MyHealthBox uses Microsoft’s HealthVault platform to create a patient record for South London and Maudsley NHS Foundation Trust’s service users.

The online portal can pull data from the trust’s Electronic Patient Journey System and from primary care - and patients can contribute to it themselves.



Maudsley launches HealthVault-based PHR

15 May 2012 Rebecca Todd

South London and Maudsley NHS Foundation Trust is today launching personal online health records for its patients, using Microsoft’s HealthVault platform.

Director of information strategy, Mike Denis, presented on the MyHealthBox project at the Health+In4matics conference in Birmingham last week.

He told attendees the project was a partnership between the trust, the Institute of Psychiatry and service users. It aims to improve patients’ engagement in their care and the use of outcome measurements across the trust.



Debate: Can mobile apps achieve what pills can't?

By Susan D. Hall

Created May 15 2012 - 12:47pm

In a pair of point-counterpoint articles [1] at Forbes, contributors Dave Chase and David Shaywitz face off on the question of whether mobile apps could someday be more effective than prescription drugs--a response to health app company Happtique's plans to build a platform for physicians to "prescribe" apps to their patients [2].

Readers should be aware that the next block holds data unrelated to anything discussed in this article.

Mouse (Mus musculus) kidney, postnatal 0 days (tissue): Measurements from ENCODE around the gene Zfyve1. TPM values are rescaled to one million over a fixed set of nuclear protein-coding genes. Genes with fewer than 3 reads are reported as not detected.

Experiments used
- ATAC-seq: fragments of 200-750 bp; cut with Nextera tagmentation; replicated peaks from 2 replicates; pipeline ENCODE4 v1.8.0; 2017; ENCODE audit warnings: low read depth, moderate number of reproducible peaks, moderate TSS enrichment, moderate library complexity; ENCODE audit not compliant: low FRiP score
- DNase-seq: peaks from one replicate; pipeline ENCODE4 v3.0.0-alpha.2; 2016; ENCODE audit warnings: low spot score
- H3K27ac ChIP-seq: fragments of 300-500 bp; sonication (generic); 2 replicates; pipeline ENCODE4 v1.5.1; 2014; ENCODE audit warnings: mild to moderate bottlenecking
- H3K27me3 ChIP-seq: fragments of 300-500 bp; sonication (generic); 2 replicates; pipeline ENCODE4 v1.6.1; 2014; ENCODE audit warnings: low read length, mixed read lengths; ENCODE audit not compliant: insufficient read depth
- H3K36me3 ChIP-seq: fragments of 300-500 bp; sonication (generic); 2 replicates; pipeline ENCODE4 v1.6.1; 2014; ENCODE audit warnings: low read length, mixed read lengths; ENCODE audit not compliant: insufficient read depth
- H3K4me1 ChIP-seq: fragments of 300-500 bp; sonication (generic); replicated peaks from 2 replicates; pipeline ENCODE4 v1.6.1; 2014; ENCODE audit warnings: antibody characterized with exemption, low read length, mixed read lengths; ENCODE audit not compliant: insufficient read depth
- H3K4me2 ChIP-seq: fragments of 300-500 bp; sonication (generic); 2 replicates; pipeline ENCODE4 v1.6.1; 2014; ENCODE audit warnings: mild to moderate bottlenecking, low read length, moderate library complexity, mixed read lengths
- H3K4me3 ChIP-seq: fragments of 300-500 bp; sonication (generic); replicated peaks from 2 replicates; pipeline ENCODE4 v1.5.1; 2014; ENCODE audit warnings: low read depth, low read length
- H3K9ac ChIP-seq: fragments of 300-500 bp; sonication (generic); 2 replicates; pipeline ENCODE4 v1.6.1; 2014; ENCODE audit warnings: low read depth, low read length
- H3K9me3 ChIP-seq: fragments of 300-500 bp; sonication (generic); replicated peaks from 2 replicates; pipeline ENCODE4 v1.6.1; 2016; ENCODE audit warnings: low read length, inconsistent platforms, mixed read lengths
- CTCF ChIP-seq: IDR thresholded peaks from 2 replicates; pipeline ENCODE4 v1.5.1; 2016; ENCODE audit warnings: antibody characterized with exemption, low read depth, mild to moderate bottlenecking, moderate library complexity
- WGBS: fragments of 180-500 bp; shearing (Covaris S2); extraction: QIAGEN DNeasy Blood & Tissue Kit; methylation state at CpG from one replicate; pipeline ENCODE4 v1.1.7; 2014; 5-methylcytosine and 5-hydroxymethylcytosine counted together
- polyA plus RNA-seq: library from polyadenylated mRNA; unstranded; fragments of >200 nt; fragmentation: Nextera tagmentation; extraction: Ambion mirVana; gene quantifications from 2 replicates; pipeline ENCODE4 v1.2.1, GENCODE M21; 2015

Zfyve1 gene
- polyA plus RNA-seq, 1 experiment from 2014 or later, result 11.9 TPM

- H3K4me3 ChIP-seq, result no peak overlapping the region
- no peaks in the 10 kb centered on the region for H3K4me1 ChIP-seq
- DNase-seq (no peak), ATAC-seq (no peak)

Chase, the CEO of patient portal and relationship-management company Avado.com, sounds a dire warning [3] that apps pose a huge threat to a lethargic pharma industry. He likens pharma execs to those of the newspaper industry 15 years ago, who saw the landscape changing around them, but did too little to adapt.

Chase urges pharma execs to get out of the stands and put more skin in the game in terms of money and people.



New research disputes claims EHRs improve diabetes care

By Susan D. Hall

Created May 15 2012 - 1:24pm

Contrary to previous research, the use of electronic health records failed to improve care for diabetic patients in a study [1] published in the Annals of Family Medicine.

Robert Wood Johnson Medical School at the University of Medicine & Dentistry of New Jersey researchers compared data from 16 practices in the Northeast that used EHRs and 26 practices that did not, assessing the care for 798 patients.

They found, in fact, that patients at clinics using paper records were more likely to meet all of three targets for hemoglobin A1c levels, low-density lipoprotein cholesterol and blood pressure after two years than those in practices that used EHRs.



Berwick on Analytics: Technology Is Ready, but Doctors Need Help

Scott Mace, for HealthLeaders Media , May 15, 2012

If Marcus Welby, MD, were practicing on TV today, would he be letting data drive his decision-making? I'm on a journey to find the answer to this and related questions. Last week this journey took me to Atlanta for a HealthLeaders Media Roundtable on business intelligence and predictive analytics, and then onward to North Carolina for a conference dedicated to healthcare analytics.

While in North Carolina, I got to sit down with Don Berwick, MD, former administrator at the Centers for Medicare & Medicaid Services, and prior to that, founding CEO of the Institute for Healthcare Improvement. We talked about data analytics, but our discussion ranged far and wide around healthcare IT. Here is a portion of our conversation.